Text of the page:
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Variety is the Spice of Life - and Fly Fishing!

There is no doubt that, so far, the summer of 2018 has been more than challenging for most of us, most of the time. And yet, in the midst of this adversity, those prepared to adapt their approach - and sometimes change their target species - have been well rewarded for their efforts.
For example, Pro Team member Matt Harris, just back from Norway and slowly recovering from the loss of a huge salmon, estimated when it jumped, by himself and two Finnish fellow fishers, at 20 kilos! - is now turning his attention back to what he tells me are 'the permit of the Fens', the ultra shy chub of the river Cam. He says that these are the most difficult fish EVER to tempt on a fly - but he can't resist the challenge!
For myself the alternative challenge came in the shape of another fish which is not put off in the slightest by warm water and bright sunshine - the thin lipped mullet. I was lucky enough to be invited to join Colin Macleod (another member of the Pro Team) and a friend of his down on the South Coast recently. With Colin leading the way, the three of us caught 15 fighting fit mullet in the 3-4lb range, many of them on the new Red Tagged Romy's Mud Shrimp. With plenty of other fish hooked and lost it is clear that, with the right location, the right flies and the right approach, it is possible to do very much better than catching the very occasional fluky fish. Sometimes the fish were so close we were on our knees to avoid spooking them!
The recipe for success was plenty of mullet, clearly feeding in shallow water both before and after low water, a longish (12-13 feet) leader of 10.4 lb Grand Max Soft Plus with two flies from our mullet range, 3-4 feet apart and a rather quicker retrieve than I had been expecting, not - for these thin lips - a 'dead drift'. The longer leader allows you to cast into the middle of the pack without spooking them on the fly line.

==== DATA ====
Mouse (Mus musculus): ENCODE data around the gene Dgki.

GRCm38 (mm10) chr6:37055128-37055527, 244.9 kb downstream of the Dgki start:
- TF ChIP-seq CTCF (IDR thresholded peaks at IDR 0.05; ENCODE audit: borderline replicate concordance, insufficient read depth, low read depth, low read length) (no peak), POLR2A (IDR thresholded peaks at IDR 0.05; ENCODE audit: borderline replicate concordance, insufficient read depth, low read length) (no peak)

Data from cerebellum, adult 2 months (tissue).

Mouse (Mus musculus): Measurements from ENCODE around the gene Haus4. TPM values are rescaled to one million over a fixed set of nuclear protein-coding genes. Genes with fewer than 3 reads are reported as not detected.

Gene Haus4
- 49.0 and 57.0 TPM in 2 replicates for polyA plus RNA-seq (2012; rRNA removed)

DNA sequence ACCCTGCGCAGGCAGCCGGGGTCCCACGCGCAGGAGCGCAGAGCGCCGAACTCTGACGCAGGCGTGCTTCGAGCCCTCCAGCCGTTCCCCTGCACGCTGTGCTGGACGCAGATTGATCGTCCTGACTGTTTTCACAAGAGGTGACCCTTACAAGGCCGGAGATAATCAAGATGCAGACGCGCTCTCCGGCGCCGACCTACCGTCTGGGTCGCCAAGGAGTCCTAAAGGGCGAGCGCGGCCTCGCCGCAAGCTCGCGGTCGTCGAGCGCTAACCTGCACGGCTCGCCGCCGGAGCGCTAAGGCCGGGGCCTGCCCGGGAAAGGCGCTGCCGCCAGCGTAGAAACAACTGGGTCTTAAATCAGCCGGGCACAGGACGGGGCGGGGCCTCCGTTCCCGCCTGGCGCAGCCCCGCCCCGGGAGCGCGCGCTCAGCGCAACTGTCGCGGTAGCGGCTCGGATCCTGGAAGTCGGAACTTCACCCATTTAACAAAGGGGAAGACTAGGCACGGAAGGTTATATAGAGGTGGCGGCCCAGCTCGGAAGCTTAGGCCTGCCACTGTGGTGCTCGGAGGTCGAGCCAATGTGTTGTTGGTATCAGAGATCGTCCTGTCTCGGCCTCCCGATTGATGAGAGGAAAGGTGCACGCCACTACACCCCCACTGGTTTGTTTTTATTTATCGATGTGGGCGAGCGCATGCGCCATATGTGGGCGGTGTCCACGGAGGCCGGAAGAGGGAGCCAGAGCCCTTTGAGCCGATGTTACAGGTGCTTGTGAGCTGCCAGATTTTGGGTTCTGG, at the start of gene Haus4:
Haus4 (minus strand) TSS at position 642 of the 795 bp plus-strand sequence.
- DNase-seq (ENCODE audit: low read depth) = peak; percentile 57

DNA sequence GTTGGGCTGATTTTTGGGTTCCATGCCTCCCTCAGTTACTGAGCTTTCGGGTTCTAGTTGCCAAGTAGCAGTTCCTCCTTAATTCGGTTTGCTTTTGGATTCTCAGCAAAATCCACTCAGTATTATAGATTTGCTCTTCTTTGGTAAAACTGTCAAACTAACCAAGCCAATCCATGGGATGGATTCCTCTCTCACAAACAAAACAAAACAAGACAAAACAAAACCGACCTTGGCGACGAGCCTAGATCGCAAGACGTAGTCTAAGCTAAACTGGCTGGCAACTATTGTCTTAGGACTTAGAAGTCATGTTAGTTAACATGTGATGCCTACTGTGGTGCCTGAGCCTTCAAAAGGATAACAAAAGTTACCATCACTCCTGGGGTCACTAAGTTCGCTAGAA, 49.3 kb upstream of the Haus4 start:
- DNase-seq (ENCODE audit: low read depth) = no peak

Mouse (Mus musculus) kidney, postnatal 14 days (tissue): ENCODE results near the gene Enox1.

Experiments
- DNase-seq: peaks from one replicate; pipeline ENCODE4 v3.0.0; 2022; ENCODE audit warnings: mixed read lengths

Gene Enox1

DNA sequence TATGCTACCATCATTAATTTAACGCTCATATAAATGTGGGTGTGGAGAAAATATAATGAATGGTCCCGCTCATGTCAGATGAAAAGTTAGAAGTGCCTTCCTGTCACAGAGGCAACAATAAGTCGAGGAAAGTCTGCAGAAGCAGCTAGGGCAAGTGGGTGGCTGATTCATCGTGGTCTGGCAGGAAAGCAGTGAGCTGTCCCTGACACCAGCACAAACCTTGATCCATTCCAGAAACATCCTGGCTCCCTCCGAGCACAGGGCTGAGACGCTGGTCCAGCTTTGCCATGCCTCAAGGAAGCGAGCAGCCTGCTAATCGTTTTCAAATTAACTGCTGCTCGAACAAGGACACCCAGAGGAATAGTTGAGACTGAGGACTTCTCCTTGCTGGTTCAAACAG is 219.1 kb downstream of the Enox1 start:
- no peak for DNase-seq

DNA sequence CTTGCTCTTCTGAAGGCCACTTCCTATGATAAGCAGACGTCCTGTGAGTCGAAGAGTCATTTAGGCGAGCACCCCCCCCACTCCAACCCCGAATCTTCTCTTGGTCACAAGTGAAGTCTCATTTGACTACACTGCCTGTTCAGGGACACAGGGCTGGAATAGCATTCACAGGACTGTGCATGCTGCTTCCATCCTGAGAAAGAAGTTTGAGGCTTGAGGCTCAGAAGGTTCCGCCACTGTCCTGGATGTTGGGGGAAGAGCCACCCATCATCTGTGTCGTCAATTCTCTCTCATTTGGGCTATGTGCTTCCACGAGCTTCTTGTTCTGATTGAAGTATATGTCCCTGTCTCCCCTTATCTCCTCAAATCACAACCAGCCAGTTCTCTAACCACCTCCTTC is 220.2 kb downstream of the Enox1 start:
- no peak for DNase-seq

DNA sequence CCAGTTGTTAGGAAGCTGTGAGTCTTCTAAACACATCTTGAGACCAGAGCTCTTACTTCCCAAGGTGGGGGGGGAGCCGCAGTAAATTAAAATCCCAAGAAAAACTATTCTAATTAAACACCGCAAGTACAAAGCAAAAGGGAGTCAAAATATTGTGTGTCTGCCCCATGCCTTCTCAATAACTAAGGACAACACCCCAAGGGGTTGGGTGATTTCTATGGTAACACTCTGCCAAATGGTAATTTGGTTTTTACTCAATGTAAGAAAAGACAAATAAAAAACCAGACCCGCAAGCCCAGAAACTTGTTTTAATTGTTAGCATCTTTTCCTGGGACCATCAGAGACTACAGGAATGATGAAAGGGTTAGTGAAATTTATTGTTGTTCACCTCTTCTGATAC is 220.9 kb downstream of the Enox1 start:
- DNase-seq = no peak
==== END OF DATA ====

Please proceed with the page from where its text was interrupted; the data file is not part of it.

On the subject of UK saltwater fly fishing, don't forget that the fourth Kilchoman Festival is taking place in St Mawes from the 28th to the 30th September. This year, as well as all the advice on offer there will be some serious cash prizes - £1,000 each for the winner of the separate Amateur and Pro (those in the fly fishing business) sections! - and the event organiser, Amelia Whitaker, has arranged a fantastic £60 per night deal at the Ship & Castle Hotel, located right on the harbour in the heart of the village. Please call Martin on 01753 883366 if you want to find out more about this great weekend away in a lovely part of the country.
Turning to saltwater fly fishing rather further afield, Martin and his brother Jonathan took advantage of a great value deal offered at the London Fly Fair for a late July trip to Cuba's Cayo Cruz. Highlights of a very successful week are shown below:
A real (weighed!) 10lb bonefish, a solid tarpon and a beautiful permit. Successful flies included the Avalon Shrimp and the Sideswiper Crab  (3 permit on the latter)
Right now I'm thinking of putting a group together for another trip at a similar time next year. Not peak time for Cuba but still plenty of good fish around as the photos show - and a good price too (approx. £3k including flights), 6 full days fishing, direct flights from Gatwick to Cayo Coco and staying at a new hotel 2 minutes walk from the boat dock. Call us on 01753 883366 if you want to learn more.
Outlook for Late Summer